Transcript: Diane Sawyer Sits Down with Federal Reserve Chairman Ben Bernanke


DIANE SAWYER: What is the measure-- what is the trigger that make you say we have to change our plans? Would it be-- what kind of inflation concern?

CHAIRMAN BERNANKE: Well, we have to look both at growth and inflation. And both sides are our responsibility, our mandate to look at both sides. And we look at both sides. It's a committee decision. We have-- 17 people around the table, we meet eight times a year, we talk about the economy. We try to assess whether the economy is making sufficient progress, whether inflation is under control and what our tools are, w-- are they effective? So it's not something I can give, you know, sort of a precise-- set of-- indicators or precise set of conditions. It's something that we're gonna have to keep thinking about and evaluating as we go forward.

DIANE SAWYER: Unemployment. You said three years ago that you th-- in two-- in 2010 you said you thought it'd be four to five years before we saw normal employment in this country, normal unemployment number in this country, so that would take us to another three years?

CHAIRMAN BERNANKE: Well, it still could be a few more years. We're at 8.3-- before the—recession, normal was probably between 5 and 6%, which is-- a healthier level of unemployment. Depending on how fast the economy grows we could move towards that more quickly or more slowly. But-- unless we get faster growth than we've been seeing it is probably gonna take a while still.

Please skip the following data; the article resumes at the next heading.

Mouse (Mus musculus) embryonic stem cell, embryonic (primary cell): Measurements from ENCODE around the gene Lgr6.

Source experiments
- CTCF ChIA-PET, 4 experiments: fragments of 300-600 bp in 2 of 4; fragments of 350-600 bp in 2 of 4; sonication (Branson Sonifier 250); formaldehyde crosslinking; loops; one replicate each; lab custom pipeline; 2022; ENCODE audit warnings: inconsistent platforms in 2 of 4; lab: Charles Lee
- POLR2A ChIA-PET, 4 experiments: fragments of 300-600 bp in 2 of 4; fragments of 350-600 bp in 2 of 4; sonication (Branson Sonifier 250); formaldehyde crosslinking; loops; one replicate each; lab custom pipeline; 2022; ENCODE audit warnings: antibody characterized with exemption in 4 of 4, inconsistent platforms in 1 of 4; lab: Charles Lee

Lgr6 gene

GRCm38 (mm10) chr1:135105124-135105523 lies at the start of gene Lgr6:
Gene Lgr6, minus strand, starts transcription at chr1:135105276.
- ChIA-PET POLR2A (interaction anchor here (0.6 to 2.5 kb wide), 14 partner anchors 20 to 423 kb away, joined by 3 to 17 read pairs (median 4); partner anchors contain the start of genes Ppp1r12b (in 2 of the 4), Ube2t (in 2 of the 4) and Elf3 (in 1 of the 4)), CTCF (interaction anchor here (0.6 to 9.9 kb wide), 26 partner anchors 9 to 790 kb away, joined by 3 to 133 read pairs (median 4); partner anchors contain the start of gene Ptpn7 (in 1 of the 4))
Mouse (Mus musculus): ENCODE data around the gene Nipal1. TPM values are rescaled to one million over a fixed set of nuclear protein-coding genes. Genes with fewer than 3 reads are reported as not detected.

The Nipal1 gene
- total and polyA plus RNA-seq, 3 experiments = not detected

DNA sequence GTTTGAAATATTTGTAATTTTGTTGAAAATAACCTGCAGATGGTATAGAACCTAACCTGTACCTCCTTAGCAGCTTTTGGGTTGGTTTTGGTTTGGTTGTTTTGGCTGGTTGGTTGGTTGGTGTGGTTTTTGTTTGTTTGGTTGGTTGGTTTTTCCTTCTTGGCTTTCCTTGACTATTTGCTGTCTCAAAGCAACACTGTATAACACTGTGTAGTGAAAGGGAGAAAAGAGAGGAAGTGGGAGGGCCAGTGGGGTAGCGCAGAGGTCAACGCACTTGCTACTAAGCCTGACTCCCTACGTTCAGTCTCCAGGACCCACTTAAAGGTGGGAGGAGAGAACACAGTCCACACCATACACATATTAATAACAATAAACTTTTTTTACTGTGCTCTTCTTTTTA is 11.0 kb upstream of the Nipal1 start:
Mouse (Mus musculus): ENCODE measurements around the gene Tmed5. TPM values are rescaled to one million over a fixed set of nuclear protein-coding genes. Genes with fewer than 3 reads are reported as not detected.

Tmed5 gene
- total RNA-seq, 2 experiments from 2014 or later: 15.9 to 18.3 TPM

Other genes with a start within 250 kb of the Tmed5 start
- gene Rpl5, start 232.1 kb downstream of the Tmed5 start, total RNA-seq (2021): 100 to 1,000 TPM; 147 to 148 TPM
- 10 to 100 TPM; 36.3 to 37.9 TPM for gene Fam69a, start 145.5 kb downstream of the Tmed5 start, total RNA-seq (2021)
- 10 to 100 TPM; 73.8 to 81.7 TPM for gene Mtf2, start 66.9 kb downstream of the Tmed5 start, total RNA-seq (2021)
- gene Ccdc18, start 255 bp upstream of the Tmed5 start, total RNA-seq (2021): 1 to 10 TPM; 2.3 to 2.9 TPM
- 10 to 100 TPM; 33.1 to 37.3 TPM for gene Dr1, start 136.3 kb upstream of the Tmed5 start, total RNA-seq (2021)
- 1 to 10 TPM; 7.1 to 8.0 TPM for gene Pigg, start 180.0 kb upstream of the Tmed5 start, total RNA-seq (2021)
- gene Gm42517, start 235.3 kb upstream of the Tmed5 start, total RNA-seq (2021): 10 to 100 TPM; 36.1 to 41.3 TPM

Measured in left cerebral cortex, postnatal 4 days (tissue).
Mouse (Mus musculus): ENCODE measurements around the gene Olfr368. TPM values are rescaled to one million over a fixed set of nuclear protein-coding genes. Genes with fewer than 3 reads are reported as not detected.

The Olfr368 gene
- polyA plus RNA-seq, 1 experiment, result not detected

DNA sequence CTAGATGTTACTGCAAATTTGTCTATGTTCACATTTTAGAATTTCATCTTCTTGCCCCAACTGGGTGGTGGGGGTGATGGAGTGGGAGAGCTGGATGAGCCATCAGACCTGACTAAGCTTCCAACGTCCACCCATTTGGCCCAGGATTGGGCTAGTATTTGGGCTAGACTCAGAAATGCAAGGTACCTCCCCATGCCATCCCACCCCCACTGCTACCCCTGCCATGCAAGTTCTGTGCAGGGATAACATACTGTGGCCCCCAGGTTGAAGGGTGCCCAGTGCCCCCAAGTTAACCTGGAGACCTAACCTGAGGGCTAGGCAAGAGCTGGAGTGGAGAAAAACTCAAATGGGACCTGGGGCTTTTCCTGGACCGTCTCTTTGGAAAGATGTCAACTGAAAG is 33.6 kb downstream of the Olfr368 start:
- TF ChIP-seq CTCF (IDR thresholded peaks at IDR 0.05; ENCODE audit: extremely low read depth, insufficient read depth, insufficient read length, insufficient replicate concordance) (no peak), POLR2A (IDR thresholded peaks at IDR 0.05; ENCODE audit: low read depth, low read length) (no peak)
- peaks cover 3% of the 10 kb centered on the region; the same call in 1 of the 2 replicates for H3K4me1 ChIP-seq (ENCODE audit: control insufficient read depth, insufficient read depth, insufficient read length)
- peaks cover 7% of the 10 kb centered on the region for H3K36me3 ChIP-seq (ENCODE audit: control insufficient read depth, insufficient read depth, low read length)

DIANE SAWYER: So another three years or five years?

CHAIRMAN BERNANKE: It could be-- it could be a few more years, but remember we're making progress the whole time. And so things are getting better and-- that's at least-- moving in the right direction.

DIANE SAWYER: So are you sticking with the three years?

CHAIRMAN BERNANKE: Well-- you know, we can make guesses--

DIANE SAWYER: Or have you revised it to a little more optimism?

CHAIRMAN BERNANKE: --we can make guesses. No, I-- I think we're still sort of in that general vicinity. But it's very imprecise. I don't want to convey the sense that we know exactly when-- things will be back to-- completely to normal.

DIANE SAWYER: Do you hold up real hope that by the end of this year we'll be below 8%?

CHAIRMAN BERNANKE: Well, our forecasts are that-- we'll be close to 8%, something like that. But that depends very much on how fast the economy grows. If it continues to grow at-- at a moderate rate-- sort of-- 2-2.5%-- then we might not make much more progress this year. If it picks up, which is a possibility-- we could do better. Obviously we hope-- to make more progress. But-- you know, we're not-- again as I said before we're-- we're cautious.

DIANE SAWYER: Another quantitative easing on the table, always possible?

CHAIRMAN BERNANKE: Well, we don't take any options off the table. We don't know what's gonna happen in the future and we have to be prepared to respond to however the economy evolves. But again we have 17 people around the table. We look at the economy-- comprehensively and-- and review it-- at every meeting and we try to assess, you know, how much progress we're making and what else we can do that will help us achieve both the growth we want, the reduction in unemployment we want, but also maintain the price stability, the low inflation which is the other part of our mandate.

Join the Discussion
blog comments powered by Disqus
You Might Also Like...